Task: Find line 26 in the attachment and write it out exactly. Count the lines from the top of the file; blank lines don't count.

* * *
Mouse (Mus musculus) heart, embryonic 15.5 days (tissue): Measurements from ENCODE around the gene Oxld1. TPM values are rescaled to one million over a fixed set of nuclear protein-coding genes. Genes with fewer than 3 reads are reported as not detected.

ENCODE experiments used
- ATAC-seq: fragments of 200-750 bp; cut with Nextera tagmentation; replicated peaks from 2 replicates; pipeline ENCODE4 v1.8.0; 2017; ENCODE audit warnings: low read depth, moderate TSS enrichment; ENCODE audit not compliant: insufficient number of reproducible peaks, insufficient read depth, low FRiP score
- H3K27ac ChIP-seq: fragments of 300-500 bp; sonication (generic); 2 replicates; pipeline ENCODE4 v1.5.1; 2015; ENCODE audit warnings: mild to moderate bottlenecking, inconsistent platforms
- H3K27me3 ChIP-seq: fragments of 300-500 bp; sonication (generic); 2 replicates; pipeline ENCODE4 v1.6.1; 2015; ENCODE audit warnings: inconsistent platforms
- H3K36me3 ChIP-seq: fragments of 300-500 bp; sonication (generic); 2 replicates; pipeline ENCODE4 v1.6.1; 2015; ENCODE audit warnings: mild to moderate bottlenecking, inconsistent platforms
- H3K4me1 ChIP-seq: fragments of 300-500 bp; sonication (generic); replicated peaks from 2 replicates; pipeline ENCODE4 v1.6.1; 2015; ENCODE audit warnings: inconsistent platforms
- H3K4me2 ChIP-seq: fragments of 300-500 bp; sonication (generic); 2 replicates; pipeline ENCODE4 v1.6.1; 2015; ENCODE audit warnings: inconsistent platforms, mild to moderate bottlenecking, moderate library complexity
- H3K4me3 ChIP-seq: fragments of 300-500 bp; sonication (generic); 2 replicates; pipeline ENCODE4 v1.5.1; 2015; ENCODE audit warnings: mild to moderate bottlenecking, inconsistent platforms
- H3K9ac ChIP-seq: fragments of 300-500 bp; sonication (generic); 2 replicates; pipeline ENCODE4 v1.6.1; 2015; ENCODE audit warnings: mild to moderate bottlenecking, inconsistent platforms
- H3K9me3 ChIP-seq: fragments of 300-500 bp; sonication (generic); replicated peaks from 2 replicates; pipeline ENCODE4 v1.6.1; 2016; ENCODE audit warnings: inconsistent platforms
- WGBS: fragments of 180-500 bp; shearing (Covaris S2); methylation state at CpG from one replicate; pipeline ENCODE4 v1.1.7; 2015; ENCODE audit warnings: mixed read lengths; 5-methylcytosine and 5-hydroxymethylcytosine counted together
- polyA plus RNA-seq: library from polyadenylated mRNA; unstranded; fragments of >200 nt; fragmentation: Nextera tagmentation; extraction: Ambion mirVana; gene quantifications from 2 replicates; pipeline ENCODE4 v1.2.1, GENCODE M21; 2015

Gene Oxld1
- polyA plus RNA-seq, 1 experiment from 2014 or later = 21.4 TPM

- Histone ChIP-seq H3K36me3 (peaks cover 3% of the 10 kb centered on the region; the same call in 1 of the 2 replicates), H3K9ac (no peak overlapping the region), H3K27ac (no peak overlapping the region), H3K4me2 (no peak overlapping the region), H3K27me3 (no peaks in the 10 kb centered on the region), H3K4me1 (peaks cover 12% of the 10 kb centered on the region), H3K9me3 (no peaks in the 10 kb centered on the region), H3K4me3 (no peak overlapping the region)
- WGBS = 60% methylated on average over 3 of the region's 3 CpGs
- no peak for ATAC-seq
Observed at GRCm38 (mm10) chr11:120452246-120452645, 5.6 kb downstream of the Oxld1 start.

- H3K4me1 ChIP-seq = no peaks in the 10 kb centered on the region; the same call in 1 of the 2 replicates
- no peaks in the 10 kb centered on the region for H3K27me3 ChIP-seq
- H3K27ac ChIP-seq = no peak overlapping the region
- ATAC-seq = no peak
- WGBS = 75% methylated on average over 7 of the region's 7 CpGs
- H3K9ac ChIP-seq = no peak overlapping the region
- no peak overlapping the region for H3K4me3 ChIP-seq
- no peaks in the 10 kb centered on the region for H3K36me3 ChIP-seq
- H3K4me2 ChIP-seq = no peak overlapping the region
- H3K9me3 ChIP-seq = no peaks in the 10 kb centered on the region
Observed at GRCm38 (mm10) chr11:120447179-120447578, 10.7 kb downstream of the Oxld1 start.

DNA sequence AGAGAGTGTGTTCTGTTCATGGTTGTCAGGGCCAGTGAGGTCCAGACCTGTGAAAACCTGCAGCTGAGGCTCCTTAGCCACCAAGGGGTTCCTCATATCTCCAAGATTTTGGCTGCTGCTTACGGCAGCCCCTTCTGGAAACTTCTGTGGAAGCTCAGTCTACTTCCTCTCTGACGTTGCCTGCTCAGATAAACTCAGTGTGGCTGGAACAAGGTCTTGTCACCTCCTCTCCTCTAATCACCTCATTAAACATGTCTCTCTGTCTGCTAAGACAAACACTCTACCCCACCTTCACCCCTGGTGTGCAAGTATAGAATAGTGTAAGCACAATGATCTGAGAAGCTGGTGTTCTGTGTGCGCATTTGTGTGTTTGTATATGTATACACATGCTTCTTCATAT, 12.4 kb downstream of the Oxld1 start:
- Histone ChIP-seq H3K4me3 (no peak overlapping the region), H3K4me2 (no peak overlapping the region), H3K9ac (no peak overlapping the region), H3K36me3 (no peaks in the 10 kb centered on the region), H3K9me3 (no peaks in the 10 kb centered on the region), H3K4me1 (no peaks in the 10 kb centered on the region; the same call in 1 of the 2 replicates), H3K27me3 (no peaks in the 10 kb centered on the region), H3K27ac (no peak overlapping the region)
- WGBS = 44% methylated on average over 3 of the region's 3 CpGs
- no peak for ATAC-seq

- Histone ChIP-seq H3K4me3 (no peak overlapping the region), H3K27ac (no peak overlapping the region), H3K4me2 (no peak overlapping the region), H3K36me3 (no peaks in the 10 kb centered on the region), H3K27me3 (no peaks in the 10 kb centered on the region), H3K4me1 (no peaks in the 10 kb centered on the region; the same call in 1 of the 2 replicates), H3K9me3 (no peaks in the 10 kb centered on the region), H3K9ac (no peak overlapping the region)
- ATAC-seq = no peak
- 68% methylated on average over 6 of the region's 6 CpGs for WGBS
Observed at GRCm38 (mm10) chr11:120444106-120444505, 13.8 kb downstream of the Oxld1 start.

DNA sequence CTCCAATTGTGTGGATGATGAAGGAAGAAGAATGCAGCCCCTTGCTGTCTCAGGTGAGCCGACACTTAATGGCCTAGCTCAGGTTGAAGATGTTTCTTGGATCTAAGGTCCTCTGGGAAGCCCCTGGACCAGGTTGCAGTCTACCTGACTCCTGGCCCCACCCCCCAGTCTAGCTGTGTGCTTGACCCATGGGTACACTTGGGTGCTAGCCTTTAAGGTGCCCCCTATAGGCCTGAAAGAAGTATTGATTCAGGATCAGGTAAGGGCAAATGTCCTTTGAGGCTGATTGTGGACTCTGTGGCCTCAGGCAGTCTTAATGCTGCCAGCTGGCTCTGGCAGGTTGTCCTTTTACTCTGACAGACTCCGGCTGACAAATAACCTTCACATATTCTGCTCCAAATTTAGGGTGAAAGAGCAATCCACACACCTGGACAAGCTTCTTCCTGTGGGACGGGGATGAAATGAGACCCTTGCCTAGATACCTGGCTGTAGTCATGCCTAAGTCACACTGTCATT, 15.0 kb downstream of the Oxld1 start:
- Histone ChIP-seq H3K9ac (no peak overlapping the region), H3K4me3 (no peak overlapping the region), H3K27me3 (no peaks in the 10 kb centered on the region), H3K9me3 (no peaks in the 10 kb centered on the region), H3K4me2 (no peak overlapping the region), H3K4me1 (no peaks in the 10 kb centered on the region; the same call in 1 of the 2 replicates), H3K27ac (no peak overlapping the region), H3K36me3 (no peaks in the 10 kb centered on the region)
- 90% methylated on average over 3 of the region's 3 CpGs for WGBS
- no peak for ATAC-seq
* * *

- no peak overlapping the region for H3K4me3 ChIP-seq